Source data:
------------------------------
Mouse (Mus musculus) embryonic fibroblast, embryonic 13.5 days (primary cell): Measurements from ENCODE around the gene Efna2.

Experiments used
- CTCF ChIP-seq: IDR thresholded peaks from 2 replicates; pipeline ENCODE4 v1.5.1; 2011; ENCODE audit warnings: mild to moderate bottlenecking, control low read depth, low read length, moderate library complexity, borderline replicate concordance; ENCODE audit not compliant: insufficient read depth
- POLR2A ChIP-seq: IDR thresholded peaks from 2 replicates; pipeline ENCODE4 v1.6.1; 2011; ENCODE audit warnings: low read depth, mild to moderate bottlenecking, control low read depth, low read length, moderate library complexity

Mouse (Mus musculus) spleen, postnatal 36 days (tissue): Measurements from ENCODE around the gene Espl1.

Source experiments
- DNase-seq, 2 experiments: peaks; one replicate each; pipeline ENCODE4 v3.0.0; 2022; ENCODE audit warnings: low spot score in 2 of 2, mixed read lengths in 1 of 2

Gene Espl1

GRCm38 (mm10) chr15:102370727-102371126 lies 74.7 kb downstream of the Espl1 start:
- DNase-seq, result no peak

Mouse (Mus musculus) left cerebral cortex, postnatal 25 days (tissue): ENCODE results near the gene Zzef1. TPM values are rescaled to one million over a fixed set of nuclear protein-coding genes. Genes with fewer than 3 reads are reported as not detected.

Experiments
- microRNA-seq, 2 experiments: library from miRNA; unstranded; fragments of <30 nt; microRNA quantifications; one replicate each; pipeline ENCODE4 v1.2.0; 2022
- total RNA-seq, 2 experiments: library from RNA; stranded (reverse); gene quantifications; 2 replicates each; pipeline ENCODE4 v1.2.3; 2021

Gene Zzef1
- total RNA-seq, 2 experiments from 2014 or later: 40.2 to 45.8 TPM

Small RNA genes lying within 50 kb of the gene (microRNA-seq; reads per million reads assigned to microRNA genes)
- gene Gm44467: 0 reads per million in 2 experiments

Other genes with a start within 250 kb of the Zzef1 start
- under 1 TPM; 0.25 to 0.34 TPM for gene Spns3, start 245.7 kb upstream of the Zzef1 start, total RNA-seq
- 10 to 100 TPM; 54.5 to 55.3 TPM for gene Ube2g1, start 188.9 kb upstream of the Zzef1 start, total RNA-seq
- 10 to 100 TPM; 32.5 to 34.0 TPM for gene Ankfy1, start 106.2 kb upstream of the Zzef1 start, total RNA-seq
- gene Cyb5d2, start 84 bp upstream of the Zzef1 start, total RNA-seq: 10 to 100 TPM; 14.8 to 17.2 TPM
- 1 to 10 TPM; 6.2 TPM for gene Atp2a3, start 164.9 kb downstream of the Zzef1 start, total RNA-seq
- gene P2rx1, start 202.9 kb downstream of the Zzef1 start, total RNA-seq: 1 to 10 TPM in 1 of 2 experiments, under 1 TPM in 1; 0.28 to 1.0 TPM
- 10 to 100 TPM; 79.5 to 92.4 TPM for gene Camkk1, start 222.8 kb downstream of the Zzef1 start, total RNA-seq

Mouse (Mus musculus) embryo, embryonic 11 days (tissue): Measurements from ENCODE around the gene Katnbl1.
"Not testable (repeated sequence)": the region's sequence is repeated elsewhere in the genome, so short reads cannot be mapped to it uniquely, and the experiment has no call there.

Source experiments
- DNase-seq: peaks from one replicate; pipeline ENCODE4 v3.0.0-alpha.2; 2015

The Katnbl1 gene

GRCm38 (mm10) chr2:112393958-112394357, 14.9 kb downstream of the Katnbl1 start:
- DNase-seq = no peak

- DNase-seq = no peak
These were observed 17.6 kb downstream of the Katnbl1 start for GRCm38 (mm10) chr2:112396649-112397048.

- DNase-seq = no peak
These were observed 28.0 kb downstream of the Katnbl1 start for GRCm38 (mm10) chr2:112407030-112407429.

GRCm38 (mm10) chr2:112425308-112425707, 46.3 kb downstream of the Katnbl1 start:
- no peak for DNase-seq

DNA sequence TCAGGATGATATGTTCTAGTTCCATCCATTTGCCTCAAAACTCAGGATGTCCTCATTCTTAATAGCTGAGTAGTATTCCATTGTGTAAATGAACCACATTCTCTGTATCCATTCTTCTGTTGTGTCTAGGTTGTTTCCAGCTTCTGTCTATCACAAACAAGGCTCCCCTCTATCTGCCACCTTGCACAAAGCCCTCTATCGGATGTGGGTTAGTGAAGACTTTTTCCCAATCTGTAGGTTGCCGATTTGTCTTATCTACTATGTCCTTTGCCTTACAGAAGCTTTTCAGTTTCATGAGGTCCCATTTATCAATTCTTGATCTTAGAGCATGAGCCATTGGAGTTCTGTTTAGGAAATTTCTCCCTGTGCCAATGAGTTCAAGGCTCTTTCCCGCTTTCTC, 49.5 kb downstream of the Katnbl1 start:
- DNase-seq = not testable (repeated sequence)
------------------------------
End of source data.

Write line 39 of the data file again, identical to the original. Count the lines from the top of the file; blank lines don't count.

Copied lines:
- no peak for DNase-seq